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Scientists determine early Earth was a ‘water world’ by studying exposed ocean crust

Submerged continents were the norm 3.2 billion years ago

Benjamin Johnson woks at an outcrop in remote Western Australia

Benjamin Johnson of Iowa State University works on an outcrop in remote Western Australia.


March 10, 2020

The Earth of 3.2 billion years ago was a "water world" of submerged continents, geologists say, after analyzing oxygen isotope data from ancient ocean crust now exposed on land in Australia. The finding could have major implications for the origin of life on Earth.

"An early Earth without emergent continents may have resembled a 'water world,' providing an important environmental constraint on the origin and evolution of life on Earth as well as its possible existence elsewhere," geoscientists Benjamin Johnson and Boswell Wing write in a paper published in the journal Nature Geoscience.

Johnson is at Iowa State University; Wing is at the University of Colorado Boulder. Funding from the National Science Foundation supported their study.

Johnson said his work on the project started when he talked with Wing and learned about the well-preserved, 3.2-billion-year-old ocean crust from the Archaean eon (4 billion to 2.5 billion years ago) in a remote part of Western Australia. He conducted the research during his NSF Division of Earth Sciences-supported postdoctoral work at the University of Colorado Boulder.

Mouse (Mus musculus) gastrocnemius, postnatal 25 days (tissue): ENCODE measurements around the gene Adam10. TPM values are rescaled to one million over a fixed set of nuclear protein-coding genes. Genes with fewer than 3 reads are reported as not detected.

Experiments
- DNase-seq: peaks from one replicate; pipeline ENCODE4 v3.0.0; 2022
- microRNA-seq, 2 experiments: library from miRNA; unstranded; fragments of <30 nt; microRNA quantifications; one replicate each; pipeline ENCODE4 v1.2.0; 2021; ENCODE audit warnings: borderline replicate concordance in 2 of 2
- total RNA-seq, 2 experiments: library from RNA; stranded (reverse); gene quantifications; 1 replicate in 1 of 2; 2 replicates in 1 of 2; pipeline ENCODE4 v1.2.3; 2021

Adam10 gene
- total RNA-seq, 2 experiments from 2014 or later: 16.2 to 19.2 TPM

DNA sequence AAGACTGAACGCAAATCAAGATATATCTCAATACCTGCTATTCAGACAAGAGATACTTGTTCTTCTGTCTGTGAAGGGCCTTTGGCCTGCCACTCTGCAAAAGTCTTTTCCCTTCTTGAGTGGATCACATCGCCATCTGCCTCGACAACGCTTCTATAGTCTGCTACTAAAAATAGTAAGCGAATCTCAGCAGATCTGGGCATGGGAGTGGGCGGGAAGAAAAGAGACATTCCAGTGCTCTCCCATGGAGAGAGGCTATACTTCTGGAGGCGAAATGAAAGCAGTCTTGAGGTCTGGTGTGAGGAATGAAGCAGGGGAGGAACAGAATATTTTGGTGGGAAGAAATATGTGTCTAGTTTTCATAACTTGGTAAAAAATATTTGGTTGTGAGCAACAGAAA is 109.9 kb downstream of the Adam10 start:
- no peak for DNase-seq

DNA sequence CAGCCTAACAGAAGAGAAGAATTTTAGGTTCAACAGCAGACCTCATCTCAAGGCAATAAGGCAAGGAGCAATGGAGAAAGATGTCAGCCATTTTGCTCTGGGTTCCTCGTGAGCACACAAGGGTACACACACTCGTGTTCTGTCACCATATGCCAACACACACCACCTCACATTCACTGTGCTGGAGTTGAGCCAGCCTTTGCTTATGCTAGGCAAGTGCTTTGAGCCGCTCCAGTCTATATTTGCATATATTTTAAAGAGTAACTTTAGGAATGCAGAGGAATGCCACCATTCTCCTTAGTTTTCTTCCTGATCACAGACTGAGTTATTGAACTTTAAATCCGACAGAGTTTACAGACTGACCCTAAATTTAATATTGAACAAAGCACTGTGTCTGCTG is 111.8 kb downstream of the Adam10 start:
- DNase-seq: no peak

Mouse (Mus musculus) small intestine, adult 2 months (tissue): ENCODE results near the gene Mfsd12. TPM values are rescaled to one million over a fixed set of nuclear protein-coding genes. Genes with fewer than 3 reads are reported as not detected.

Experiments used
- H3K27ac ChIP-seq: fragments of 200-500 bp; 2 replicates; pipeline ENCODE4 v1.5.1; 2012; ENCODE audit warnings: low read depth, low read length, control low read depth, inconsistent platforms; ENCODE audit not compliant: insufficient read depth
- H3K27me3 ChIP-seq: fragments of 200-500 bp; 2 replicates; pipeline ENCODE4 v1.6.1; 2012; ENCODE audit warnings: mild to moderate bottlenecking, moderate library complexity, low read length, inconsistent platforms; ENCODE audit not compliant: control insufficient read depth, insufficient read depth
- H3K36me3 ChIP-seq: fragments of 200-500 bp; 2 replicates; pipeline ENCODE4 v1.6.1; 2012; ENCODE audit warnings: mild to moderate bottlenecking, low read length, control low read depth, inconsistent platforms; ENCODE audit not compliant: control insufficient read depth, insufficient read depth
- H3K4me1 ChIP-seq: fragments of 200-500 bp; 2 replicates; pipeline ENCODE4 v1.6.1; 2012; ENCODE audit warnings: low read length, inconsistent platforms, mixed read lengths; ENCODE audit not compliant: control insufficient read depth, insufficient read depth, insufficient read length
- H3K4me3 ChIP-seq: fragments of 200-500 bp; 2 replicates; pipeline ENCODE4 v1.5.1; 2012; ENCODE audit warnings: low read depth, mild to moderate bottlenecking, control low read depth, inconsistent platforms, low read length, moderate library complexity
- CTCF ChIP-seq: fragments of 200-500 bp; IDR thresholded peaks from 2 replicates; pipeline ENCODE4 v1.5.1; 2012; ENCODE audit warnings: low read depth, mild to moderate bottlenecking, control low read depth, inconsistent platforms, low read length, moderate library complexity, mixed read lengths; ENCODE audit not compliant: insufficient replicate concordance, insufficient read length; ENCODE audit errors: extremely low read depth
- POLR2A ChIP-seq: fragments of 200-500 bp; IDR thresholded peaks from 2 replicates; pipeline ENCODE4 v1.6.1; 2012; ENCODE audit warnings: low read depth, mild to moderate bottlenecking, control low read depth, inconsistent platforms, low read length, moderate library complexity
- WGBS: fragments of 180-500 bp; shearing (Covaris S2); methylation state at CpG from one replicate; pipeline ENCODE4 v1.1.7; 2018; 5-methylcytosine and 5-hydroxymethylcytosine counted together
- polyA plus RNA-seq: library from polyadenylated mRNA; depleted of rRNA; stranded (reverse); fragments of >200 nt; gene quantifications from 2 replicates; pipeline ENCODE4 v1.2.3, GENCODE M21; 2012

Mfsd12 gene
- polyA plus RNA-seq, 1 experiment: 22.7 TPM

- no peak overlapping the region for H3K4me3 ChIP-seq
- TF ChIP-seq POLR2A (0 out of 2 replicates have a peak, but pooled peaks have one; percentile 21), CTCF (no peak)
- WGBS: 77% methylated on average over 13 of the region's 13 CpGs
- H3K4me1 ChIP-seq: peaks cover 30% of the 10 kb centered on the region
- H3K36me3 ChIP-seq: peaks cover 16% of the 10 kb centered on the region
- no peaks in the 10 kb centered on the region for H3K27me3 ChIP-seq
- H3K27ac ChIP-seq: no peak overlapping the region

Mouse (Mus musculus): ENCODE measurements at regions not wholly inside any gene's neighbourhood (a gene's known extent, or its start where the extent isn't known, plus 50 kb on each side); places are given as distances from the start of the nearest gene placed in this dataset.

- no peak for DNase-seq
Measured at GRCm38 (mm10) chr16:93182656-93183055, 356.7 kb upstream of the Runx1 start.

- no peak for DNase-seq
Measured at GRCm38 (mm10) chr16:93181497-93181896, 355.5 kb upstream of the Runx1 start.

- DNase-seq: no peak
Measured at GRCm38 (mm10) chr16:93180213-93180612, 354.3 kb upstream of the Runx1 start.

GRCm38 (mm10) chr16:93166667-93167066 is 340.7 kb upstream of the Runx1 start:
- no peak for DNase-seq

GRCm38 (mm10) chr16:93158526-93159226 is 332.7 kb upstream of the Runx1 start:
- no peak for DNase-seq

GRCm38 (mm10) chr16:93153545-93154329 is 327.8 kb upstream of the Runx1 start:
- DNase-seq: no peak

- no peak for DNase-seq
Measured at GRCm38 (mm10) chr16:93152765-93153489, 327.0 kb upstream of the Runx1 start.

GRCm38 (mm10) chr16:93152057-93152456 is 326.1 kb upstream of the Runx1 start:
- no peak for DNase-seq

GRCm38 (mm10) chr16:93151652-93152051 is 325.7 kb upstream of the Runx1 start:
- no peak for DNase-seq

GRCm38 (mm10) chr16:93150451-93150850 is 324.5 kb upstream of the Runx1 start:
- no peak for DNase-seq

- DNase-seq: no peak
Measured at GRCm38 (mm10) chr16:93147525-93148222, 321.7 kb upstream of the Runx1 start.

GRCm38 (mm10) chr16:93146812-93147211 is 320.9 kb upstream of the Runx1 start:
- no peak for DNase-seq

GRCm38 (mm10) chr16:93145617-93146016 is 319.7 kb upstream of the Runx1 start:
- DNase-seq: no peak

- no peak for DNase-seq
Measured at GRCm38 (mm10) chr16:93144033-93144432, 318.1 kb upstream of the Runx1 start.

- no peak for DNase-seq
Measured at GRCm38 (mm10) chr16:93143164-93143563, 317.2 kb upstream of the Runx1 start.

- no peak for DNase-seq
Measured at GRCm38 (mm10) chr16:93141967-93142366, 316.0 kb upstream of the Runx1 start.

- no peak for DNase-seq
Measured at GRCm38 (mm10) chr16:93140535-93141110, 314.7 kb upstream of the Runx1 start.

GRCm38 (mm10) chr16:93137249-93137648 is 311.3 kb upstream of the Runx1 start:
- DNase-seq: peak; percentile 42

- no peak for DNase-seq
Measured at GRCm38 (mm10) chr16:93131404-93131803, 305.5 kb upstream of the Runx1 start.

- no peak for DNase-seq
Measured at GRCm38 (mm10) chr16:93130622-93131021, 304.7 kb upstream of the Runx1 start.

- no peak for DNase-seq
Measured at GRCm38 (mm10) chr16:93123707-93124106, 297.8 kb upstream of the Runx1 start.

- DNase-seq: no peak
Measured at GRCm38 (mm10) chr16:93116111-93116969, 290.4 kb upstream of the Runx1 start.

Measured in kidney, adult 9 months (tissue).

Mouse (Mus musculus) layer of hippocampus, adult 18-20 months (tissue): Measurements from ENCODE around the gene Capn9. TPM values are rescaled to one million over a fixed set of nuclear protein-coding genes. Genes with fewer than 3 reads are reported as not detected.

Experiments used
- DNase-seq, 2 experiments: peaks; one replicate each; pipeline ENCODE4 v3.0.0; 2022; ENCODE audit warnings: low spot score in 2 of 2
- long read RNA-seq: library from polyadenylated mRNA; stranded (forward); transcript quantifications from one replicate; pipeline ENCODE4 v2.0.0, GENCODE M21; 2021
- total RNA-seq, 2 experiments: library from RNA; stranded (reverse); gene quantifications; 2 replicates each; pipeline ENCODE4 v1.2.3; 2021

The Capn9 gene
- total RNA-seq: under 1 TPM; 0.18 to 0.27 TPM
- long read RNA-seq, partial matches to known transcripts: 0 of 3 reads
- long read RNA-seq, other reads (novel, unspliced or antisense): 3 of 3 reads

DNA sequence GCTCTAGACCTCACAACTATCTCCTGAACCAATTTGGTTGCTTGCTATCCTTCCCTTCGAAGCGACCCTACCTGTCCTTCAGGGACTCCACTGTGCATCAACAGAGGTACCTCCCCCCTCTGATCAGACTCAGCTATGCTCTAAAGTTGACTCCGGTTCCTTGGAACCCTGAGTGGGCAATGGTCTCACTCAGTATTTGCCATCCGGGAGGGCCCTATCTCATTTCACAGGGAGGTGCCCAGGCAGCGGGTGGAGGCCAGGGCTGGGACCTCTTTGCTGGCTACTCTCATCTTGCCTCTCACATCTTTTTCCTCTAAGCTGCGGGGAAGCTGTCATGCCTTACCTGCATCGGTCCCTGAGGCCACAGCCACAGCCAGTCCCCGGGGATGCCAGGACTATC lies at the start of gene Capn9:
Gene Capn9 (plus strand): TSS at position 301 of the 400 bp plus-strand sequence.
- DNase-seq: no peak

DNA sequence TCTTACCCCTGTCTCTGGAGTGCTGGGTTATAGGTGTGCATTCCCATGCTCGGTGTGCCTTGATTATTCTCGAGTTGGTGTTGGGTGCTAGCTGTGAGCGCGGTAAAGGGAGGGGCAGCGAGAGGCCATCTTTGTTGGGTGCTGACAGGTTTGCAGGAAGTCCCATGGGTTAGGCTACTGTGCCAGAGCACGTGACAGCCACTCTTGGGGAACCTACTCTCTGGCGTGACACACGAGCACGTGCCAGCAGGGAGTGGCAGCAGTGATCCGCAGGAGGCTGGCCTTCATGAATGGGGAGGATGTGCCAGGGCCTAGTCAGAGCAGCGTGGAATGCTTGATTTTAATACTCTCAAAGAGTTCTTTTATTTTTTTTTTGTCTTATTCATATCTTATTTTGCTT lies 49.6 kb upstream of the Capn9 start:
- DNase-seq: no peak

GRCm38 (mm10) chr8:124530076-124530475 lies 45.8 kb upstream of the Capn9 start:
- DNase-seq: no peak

After taking rock samples and digging into the library of existing data, Johnson created a cross-section grid of the oxygen isotope and temperature values found in the rock.

Once he had two-dimensional grids based on whole-rock data, he created an inverse model to come up with estimates of the oxygen isotopes within the ancient oceans. The result: Ancient seawater was enriched with about 4 parts per thousand more of a heavy Isotope of oxygen than an ice-free ocean of today.

How to explain that decrease in heavy isotopes over time? Johnson and Wing suggest two possible ways. Water cycling through the ancient ocean crust was different than today's seawater, with much more high-temperature interactions that could have enriched the ocean with the heavy isotopes of oxygen. Or, water cycling from continental rock could have reduced the percentage of heavy isotopes in ocean water.

"The 3.2-billion-year-old section of ocean crust we studied looks exactly like much, much younger ocean crust," Johnson said. The models inform us about the environment where life originated and evolved. "Without continents and land above sea level," said Johnson, "the only place for the very first ecosystems to evolve would have been in the ocean."

"The topic of the isotopic composition of seawater over geologic time has been much discussed, and this study has added critical data to this debate and to that of the emergence of plate tectonics as we know it today," said Enriqueta Barrera, a program director in NSF's Division of Earth Sciences.

--  NSF Public Affairs, researchnews@nsf.gov